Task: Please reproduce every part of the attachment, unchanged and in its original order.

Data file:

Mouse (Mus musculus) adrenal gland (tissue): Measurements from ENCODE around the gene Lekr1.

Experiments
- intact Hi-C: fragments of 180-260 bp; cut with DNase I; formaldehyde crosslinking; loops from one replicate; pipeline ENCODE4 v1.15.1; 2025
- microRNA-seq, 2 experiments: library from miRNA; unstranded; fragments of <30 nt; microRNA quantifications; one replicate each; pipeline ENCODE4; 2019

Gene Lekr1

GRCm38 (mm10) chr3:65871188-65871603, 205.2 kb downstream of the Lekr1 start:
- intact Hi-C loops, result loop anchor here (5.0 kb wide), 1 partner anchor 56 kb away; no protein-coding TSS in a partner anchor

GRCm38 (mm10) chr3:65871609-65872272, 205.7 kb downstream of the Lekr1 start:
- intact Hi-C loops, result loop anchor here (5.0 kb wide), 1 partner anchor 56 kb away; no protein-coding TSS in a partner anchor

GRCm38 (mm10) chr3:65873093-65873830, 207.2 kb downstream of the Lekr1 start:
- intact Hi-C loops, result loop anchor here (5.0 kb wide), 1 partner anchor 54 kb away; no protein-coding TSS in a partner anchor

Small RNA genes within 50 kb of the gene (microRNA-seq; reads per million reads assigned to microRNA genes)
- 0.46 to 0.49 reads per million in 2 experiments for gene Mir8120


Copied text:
Mouse (Mus musculus) adrenal gland (tissue): Measurements from ENCODE around the gene Lekr1.

Experiments
- intact Hi-C: fragments of 180-260 bp; cut with DNase I; formaldehyde crosslinking; loops from one replicate; pipeline ENCODE4 v1.15.1; 2025
- microRNA-seq, 2 experiments: library from miRNA; unstranded; fragments of <30 nt; microRNA quantifications; one replicate each; pipeline ENCODE4; 2019

Gene Lekr1

GRCm38 (mm10) chr3:65871188-65871603, 205.2 kb downstream of the Lekr1 start:
- intact Hi-C loops, result loop anchor here (5.0 kb wide), 1 partner anchor 56 kb away; no protein-coding TSS in a partner anchor

GRCm38 (mm10) chr3:65871609-65872272, 205.7 kb downstream of the Lekr1 start:
- intact Hi-C loops, result loop anchor here (5.0 kb wide), 1 partner anchor 56 kb away; no protein-coding TSS in a partner anchor

GRCm38 (mm10) chr3:65873093-65873830, 207.2 kb downstream of the Lekr1 start:
- intact Hi-C loops, result loop anchor here (5.0 kb wide), 1 partner anchor 54 kb away; no protein-coding TSS in a partner anchor

Small RNA genes within 50 kb of the gene (microRNA-seq; reads per million reads assigned to microRNA genes)
- 0.46 to 0.49 reads per million in 2 experiments for gene Mir8120